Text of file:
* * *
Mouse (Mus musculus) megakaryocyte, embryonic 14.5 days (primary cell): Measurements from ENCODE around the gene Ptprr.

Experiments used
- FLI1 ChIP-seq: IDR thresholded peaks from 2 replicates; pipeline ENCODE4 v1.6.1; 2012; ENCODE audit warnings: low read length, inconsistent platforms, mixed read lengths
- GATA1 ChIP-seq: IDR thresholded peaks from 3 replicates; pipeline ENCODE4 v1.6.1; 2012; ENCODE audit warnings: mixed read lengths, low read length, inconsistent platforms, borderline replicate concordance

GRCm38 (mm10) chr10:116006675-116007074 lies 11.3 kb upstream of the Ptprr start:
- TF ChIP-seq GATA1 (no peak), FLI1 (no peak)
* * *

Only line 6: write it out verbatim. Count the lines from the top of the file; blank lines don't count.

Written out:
- TF ChIP-seq GATA1 (no peak), FLI1 (no peak)